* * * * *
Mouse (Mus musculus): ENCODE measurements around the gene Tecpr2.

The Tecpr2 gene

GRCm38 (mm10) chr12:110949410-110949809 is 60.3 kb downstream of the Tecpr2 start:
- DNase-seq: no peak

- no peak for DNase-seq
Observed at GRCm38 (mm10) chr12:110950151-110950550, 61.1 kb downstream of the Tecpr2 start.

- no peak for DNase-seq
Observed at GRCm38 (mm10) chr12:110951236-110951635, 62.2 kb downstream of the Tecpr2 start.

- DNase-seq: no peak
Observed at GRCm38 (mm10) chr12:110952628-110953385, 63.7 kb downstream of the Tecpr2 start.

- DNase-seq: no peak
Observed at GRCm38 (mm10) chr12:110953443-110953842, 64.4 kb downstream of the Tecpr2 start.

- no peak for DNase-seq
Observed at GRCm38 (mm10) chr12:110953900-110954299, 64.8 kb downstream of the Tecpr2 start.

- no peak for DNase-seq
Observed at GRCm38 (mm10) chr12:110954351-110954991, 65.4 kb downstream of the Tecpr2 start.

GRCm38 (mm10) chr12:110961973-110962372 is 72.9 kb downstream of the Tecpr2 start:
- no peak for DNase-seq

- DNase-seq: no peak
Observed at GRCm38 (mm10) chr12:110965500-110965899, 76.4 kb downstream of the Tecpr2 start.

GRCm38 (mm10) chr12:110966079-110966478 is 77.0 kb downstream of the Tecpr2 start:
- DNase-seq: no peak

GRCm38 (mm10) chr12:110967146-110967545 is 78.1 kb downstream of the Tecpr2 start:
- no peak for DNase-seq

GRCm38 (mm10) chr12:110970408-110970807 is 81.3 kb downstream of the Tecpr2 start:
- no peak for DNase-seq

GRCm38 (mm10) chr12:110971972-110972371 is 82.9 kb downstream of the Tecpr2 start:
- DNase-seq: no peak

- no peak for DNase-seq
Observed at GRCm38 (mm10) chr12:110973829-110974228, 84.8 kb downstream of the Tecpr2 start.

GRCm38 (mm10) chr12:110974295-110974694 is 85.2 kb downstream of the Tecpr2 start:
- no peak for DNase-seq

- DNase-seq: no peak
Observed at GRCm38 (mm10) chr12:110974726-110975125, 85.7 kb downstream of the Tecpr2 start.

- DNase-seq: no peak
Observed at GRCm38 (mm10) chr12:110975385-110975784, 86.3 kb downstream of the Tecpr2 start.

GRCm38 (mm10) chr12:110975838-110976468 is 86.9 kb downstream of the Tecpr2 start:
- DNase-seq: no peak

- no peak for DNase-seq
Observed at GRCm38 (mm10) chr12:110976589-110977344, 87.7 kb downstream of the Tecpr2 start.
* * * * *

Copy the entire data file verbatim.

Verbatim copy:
Mouse (Mus musculus): ENCODE measurements around the gene Tecpr2.

The Tecpr2 gene

GRCm38 (mm10) chr12:110949410-110949809 is 60.3 kb downstream of the Tecpr2 start:
- DNase-seq: no peak

- no peak for DNase-seq
Observed at GRCm38 (mm10) chr12:110950151-110950550, 61.1 kb downstream of the Tecpr2 start.

- no peak for DNase-seq
Observed at GRCm38 (mm10) chr12:110951236-110951635, 62.2 kb downstream of the Tecpr2 start.

- DNase-seq: no peak
Observed at GRCm38 (mm10) chr12:110952628-110953385, 63.7 kb downstream of the Tecpr2 start.

- DNase-seq: no peak
Observed at GRCm38 (mm10) chr12:110953443-110953842, 64.4 kb downstream of the Tecpr2 start.

- no peak for DNase-seq
Observed at GRCm38 (mm10) chr12:110953900-110954299, 64.8 kb downstream of the Tecpr2 start.

- no peak for DNase-seq
Observed at GRCm38 (mm10) chr12:110954351-110954991, 65.4 kb downstream of the Tecpr2 start.

GRCm38 (mm10) chr12:110961973-110962372 is 72.9 kb downstream of the Tecpr2 start:
- no peak for DNase-seq

- DNase-seq: no peak
Observed at GRCm38 (mm10) chr12:110965500-110965899, 76.4 kb downstream of the Tecpr2 start.

GRCm38 (mm10) chr12:110966079-110966478 is 77.0 kb downstream of the Tecpr2 start:
- DNase-seq: no peak

GRCm38 (mm10) chr12:110967146-110967545 is 78.1 kb downstream of the Tecpr2 start:
- no peak for DNase-seq

GRCm38 (mm10) chr12:110970408-110970807 is 81.3 kb downstream of the Tecpr2 start:
- no peak for DNase-seq

GRCm38 (mm10) chr12:110971972-110972371 is 82.9 kb downstream of the Tecpr2 start:
- DNase-seq: no peak

- no peak for DNase-seq
Observed at GRCm38 (mm10) chr12:110973829-110974228, 84.8 kb downstream of the Tecpr2 start.

GRCm38 (mm10) chr12:110974295-110974694 is 85.2 kb downstream of the Tecpr2 start:
- no peak for DNase-seq

- DNase-seq: no peak
Observed at GRCm38 (mm10) chr12:110974726-110975125, 85.7 kb downstream of the Tecpr2 start.

- DNase-seq: no peak
Observed at GRCm38 (mm10) chr12:110975385-110975784, 86.3 kb downstream of the Tecpr2 start.

GRCm38 (mm10) chr12:110975838-110976468 is 86.9 kb downstream of the Tecpr2 start:
- DNase-seq: no peak

- no peak for DNase-seq
Observed at GRCm38 (mm10) chr12:110976589-110977344, 87.7 kb downstream of the Tecpr2 start.